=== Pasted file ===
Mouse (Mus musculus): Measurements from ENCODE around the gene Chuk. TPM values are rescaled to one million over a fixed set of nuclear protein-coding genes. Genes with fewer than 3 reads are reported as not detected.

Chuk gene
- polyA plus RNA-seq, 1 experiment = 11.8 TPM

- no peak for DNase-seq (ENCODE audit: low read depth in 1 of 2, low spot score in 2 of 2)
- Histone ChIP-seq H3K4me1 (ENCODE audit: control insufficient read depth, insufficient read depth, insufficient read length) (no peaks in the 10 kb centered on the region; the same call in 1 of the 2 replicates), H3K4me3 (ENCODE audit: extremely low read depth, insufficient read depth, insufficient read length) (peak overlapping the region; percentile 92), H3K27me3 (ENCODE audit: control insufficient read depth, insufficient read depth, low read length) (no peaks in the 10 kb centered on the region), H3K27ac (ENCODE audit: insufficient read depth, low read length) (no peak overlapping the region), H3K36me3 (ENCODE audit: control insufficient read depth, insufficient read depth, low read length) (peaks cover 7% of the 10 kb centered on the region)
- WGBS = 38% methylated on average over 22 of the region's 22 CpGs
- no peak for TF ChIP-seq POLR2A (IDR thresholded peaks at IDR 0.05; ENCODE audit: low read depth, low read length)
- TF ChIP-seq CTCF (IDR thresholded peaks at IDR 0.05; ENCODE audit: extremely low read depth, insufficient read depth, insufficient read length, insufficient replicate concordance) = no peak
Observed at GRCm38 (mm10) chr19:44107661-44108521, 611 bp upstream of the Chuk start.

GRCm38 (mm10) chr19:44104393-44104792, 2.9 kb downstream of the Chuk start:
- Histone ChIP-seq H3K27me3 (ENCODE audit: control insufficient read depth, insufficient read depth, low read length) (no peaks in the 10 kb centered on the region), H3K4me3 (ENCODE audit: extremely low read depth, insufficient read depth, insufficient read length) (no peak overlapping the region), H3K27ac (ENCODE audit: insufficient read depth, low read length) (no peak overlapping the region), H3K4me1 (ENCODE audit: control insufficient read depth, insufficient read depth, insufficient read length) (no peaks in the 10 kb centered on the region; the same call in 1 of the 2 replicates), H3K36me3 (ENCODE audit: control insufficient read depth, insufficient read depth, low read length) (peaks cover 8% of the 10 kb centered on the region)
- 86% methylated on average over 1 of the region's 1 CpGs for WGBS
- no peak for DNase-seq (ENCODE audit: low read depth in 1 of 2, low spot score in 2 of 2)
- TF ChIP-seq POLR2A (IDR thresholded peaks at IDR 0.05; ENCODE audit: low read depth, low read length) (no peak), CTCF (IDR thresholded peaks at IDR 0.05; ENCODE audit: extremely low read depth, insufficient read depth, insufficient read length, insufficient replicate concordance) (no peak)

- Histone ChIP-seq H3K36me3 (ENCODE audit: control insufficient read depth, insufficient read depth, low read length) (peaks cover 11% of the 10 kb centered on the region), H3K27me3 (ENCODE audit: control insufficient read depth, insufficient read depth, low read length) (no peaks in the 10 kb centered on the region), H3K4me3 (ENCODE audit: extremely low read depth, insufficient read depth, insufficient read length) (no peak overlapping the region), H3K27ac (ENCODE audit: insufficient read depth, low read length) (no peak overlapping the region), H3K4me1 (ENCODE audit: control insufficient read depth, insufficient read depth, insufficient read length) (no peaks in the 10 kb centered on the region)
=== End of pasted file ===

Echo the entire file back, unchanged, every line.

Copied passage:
Mouse (Mus musculus): Measurements from ENCODE around the gene Chuk. TPM values are rescaled to one million over a fixed set of nuclear protein-coding genes. Genes with fewer than 3 reads are reported as not detected.

Chuk gene
- polyA plus RNA-seq, 1 experiment = 11.8 TPM

- no peak for DNase-seq (ENCODE audit: low read depth in 1 of 2, low spot score in 2 of 2)
- Histone ChIP-seq H3K4me1 (ENCODE audit: control insufficient read depth, insufficient read depth, insufficient read length) (no peaks in the 10 kb centered on the region; the same call in 1 of the 2 replicates), H3K4me3 (ENCODE audit: extremely low read depth, insufficient read depth, insufficient read length) (peak overlapping the region; percentile 92), H3K27me3 (ENCODE audit: control insufficient read depth, insufficient read depth, low read length) (no peaks in the 10 kb centered on the region), H3K27ac (ENCODE audit: insufficient read depth, low read length) (no peak overlapping the region), H3K36me3 (ENCODE audit: control insufficient read depth, insufficient read depth, low read length) (peaks cover 7% of the 10 kb centered on the region)
- WGBS = 38% methylated on average over 22 of the region's 22 CpGs
- no peak for TF ChIP-seq POLR2A (IDR thresholded peaks at IDR 0.05; ENCODE audit: low read depth, low read length)
- TF ChIP-seq CTCF (IDR thresholded peaks at IDR 0.05; ENCODE audit: extremely low read depth, insufficient read depth, insufficient read length, insufficient replicate concordance) = no peak
Observed at GRCm38 (mm10) chr19:44107661-44108521, 611 bp upstream of the Chuk start.

GRCm38 (mm10) chr19:44104393-44104792, 2.9 kb downstream of the Chuk start:
- Histone ChIP-seq H3K27me3 (ENCODE audit: control insufficient read depth, insufficient read depth, low read length) (no peaks in the 10 kb centered on the region), H3K4me3 (ENCODE audit: extremely low read depth, insufficient read depth, insufficient read length) (no peak overlapping the region), H3K27ac (ENCODE audit: insufficient read depth, low read length) (no peak overlapping the region), H3K4me1 (ENCODE audit: control insufficient read depth, insufficient read depth, insufficient read length) (no peaks in the 10 kb centered on the region; the same call in 1 of the 2 replicates), H3K36me3 (ENCODE audit: control insufficient read depth, insufficient read depth, low read length) (peaks cover 8% of the 10 kb centered on the region)
- 86% methylated on average over 1 of the region's 1 CpGs for WGBS
- no peak for DNase-seq (ENCODE audit: low read depth in 1 of 2, low spot score in 2 of 2)
- TF ChIP-seq POLR2A (IDR thresholded peaks at IDR 0.05; ENCODE audit: low read depth, low read length) (no peak), CTCF (IDR thresholded peaks at IDR 0.05; ENCODE audit: extremely low read depth, insufficient read depth, insufficient read length, insufficient replicate concordance) (no peak)

- Histone ChIP-seq H3K36me3 (ENCODE audit: control insufficient read depth, insufficient read depth, low read length) (peaks cover 11% of the 10 kb centered on the region), H3K27me3 (ENCODE audit: control insufficient read depth, insufficient read depth, low read length) (no peaks in the 10 kb centered on the region), H3K4me3 (ENCODE audit: extremely low read depth, insufficient read depth, insufficient read length) (no peak overlapping the region), H3K27ac (ENCODE audit: insufficient read depth, low read length) (no peak overlapping the region), H3K4me1 (ENCODE audit: control insufficient read depth, insufficient read depth, insufficient read length) (no peaks in the 10 kb centered on the region)